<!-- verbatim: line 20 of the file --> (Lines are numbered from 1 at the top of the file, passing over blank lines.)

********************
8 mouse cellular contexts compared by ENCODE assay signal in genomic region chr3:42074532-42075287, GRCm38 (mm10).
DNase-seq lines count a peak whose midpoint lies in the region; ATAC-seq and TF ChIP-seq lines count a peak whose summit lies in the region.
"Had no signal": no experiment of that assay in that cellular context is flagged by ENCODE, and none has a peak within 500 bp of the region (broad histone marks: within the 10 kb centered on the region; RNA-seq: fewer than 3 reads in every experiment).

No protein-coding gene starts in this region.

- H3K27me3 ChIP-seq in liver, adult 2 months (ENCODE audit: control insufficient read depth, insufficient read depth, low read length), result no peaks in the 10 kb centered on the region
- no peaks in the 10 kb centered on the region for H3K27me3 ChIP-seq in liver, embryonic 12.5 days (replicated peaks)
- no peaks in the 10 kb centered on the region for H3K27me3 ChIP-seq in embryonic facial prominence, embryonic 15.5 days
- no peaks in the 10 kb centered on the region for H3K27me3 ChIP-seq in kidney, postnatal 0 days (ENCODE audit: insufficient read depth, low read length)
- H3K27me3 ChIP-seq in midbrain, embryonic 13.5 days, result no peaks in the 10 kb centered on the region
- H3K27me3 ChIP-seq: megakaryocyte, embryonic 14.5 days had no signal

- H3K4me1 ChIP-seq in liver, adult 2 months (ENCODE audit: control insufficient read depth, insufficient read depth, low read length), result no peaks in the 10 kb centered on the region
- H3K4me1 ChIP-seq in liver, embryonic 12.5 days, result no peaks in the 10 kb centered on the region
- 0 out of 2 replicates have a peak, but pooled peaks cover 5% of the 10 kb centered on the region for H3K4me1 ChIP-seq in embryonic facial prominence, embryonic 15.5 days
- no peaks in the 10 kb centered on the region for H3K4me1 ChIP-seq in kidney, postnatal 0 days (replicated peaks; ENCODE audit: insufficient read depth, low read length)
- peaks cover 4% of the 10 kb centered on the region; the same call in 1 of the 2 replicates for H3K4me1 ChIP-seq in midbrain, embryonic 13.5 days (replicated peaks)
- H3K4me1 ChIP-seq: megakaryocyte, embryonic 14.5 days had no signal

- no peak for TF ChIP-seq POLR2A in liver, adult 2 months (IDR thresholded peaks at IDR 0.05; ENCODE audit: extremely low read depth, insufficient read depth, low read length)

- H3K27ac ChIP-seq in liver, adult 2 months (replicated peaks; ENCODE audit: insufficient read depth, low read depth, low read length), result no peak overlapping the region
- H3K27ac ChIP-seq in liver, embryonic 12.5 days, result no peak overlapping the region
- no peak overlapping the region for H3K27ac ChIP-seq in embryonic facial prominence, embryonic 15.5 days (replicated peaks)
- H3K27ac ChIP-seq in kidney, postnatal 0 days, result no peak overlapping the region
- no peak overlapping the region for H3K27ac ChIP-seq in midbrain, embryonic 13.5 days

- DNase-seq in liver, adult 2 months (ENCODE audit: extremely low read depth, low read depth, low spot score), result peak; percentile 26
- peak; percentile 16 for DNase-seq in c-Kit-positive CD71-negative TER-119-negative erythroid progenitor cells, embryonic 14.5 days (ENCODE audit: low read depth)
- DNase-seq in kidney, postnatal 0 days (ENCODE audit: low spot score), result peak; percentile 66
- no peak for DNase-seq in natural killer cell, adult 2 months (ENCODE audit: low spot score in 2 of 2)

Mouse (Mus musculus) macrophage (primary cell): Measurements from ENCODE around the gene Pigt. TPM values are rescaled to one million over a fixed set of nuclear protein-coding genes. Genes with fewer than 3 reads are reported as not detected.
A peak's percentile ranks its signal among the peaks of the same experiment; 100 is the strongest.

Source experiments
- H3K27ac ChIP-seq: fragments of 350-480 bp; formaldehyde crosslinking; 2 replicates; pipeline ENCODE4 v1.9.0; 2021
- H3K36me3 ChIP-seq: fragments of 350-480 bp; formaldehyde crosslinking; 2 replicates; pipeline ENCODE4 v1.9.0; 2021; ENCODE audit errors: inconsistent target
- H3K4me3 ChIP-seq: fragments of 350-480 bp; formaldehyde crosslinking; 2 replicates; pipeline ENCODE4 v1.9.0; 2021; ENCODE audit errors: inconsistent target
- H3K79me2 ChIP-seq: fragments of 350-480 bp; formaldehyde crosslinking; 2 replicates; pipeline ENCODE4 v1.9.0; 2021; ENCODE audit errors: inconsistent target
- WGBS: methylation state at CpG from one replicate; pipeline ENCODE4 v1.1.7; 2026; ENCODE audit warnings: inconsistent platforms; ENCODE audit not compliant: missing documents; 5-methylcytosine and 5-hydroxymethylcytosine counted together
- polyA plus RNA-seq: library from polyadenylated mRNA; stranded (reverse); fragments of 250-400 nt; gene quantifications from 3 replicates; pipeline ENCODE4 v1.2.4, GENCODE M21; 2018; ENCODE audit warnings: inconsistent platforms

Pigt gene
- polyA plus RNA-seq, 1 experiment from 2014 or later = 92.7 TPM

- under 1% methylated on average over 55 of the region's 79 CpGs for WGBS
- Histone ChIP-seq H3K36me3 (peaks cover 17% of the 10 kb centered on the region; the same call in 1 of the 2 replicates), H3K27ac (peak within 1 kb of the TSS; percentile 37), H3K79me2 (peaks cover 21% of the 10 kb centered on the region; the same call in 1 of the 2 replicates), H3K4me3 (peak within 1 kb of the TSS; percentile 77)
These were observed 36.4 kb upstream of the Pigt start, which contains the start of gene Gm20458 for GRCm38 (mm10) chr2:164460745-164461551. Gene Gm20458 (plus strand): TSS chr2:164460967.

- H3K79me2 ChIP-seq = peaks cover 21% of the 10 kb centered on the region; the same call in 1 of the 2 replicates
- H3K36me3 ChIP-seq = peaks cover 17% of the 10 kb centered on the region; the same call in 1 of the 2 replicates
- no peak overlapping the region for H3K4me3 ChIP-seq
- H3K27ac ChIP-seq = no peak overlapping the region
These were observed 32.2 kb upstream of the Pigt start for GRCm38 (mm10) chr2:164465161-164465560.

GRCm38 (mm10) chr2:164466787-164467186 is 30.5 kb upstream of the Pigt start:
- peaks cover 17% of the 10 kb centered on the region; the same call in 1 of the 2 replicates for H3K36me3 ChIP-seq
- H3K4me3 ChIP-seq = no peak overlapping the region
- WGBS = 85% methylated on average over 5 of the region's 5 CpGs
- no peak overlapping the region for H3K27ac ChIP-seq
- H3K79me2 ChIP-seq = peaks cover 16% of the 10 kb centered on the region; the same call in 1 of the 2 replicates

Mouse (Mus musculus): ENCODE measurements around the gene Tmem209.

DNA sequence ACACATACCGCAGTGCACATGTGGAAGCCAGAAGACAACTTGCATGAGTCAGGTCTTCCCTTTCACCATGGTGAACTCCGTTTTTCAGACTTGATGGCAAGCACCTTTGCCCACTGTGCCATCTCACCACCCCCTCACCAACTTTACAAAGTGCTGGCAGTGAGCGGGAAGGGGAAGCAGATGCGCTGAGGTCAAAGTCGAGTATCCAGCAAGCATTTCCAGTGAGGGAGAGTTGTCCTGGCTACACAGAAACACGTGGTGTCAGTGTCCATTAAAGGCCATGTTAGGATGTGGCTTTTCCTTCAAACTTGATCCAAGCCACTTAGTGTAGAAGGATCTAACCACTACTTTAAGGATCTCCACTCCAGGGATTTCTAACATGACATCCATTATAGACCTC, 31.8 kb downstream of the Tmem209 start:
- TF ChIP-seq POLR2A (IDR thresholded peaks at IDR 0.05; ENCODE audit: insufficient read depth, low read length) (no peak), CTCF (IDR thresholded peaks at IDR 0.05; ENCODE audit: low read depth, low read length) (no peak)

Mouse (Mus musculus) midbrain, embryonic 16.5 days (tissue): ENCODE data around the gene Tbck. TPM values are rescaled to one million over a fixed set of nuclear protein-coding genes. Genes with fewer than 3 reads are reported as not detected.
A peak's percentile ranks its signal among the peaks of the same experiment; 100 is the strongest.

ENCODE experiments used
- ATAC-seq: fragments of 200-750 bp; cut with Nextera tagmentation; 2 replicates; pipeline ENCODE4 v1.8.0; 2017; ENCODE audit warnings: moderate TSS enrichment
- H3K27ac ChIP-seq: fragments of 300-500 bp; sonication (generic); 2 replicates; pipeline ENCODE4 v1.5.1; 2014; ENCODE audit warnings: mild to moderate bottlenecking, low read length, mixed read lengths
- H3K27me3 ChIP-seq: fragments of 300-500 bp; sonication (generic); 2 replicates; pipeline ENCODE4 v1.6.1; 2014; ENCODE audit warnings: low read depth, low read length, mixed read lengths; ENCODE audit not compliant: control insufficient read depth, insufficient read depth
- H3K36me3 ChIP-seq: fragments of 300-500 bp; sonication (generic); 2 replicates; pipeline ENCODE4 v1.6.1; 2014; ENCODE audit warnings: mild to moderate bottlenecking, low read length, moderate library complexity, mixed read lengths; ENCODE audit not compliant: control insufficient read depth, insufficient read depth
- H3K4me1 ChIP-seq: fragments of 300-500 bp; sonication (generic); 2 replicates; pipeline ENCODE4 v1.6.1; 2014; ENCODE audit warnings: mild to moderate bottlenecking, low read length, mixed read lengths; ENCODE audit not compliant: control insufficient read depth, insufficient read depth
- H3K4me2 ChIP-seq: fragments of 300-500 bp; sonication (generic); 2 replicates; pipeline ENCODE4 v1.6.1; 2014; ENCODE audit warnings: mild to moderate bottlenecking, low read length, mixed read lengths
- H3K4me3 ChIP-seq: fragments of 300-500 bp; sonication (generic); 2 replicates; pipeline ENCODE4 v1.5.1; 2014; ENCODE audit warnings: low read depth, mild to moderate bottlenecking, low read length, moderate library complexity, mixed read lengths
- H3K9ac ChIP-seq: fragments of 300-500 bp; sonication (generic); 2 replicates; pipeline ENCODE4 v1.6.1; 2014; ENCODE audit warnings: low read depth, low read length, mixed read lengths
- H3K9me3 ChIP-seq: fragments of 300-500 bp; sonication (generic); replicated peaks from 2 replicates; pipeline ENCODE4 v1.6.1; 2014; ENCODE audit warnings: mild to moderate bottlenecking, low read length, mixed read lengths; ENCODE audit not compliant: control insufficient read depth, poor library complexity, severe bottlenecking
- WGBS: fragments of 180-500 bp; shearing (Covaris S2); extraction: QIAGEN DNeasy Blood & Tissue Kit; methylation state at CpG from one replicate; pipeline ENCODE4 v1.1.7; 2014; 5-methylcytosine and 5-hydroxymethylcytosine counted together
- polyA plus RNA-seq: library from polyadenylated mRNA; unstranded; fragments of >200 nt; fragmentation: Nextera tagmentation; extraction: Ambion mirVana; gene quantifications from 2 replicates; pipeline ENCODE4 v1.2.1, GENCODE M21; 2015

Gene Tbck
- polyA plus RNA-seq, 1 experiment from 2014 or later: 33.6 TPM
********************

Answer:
- no peak overlapping the region for H3K27ac ChIP-seq in embryonic facial prominence, embryonic 15.5 days (replicated peaks)